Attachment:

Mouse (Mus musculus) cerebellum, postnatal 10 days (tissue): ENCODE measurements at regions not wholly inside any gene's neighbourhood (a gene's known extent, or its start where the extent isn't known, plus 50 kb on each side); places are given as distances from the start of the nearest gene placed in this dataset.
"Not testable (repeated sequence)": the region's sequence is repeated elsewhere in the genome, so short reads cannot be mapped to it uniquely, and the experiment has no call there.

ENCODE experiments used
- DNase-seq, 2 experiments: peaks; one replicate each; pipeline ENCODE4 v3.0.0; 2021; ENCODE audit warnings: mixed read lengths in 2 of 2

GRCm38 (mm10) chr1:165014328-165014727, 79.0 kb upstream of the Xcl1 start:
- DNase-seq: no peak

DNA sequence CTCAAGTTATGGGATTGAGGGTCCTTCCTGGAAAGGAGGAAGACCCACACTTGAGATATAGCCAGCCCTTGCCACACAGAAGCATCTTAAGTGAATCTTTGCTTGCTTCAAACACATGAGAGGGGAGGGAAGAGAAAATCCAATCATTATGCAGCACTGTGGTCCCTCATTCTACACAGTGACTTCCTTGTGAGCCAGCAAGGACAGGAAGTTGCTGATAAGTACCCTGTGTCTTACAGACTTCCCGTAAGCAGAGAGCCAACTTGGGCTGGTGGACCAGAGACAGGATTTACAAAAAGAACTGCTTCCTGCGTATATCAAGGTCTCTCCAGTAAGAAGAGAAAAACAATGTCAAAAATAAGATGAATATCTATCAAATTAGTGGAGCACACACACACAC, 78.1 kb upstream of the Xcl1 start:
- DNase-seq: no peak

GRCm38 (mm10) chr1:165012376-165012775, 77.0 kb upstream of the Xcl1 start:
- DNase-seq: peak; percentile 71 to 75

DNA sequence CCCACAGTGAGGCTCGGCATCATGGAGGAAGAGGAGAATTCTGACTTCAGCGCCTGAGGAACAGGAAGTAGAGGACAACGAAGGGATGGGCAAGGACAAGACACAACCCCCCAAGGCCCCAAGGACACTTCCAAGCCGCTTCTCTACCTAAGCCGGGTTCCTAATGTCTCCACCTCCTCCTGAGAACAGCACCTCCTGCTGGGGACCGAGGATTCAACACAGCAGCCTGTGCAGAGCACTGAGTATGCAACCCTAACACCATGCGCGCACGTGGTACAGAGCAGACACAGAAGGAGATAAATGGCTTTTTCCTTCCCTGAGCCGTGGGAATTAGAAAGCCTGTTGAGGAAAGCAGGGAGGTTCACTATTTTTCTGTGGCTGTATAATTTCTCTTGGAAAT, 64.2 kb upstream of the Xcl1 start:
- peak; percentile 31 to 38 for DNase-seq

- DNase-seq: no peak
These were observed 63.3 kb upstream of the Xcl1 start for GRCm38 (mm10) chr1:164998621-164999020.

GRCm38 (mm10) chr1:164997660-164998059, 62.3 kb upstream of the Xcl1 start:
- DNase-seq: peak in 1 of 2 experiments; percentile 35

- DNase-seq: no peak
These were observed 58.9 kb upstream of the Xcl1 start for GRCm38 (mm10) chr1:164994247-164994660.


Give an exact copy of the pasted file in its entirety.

Mouse (Mus musculus) cerebellum, postnatal 10 days (tissue): ENCODE measurements at regions not wholly inside any gene's neighbourhood (a gene's known extent, or its start where the extent isn't known, plus 50 kb on each side); places are given as distances from the start of the nearest gene placed in this dataset.
"Not testable (repeated sequence)": the region's sequence is repeated elsewhere in the genome, so short reads cannot be mapped to it uniquely, and the experiment has no call there.

ENCODE experiments used
- DNase-seq, 2 experiments: peaks; one replicate each; pipeline ENCODE4 v3.0.0; 2021; ENCODE audit warnings: mixed read lengths in 2 of 2

GRCm38 (mm10) chr1:165014328-165014727, 79.0 kb upstream of the Xcl1 start:
- DNase-seq: no peak

DNA sequence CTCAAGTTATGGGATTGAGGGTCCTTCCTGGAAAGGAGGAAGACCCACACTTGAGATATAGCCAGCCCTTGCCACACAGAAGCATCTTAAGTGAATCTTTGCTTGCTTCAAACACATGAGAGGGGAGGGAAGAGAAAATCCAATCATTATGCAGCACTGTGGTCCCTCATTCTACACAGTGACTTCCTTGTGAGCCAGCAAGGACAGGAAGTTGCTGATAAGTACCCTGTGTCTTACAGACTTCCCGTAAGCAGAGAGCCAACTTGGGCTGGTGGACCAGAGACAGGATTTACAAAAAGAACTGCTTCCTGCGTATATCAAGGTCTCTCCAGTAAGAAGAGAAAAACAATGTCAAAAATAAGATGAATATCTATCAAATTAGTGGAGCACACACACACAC, 78.1 kb upstream of the Xcl1 start:
- DNase-seq: no peak

GRCm38 (mm10) chr1:165012376-165012775, 77.0 kb upstream of the Xcl1 start:
- DNase-seq: peak; percentile 71 to 75

DNA sequence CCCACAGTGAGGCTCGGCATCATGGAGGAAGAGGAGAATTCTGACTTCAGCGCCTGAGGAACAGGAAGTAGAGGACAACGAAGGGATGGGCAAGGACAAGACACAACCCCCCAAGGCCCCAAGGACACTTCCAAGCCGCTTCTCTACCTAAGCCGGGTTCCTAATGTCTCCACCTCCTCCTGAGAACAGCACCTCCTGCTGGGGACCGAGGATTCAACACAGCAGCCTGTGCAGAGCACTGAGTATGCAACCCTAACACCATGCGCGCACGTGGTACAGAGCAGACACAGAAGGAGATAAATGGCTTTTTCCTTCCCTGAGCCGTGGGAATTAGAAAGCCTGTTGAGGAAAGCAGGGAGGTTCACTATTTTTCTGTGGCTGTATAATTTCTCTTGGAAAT, 64.2 kb upstream of the Xcl1 start:
- peak; percentile 31 to 38 for DNase-seq

- DNase-seq: no peak
These were observed 63.3 kb upstream of the Xcl1 start for GRCm38 (mm10) chr1:164998621-164999020.

GRCm38 (mm10) chr1:164997660-164998059, 62.3 kb upstream of the Xcl1 start:
- DNase-seq: peak in 1 of 2 experiments; percentile 35

- DNase-seq: no peak
These were observed 58.9 kb upstream of the Xcl1 start for GRCm38 (mm10) chr1:164994247-164994660.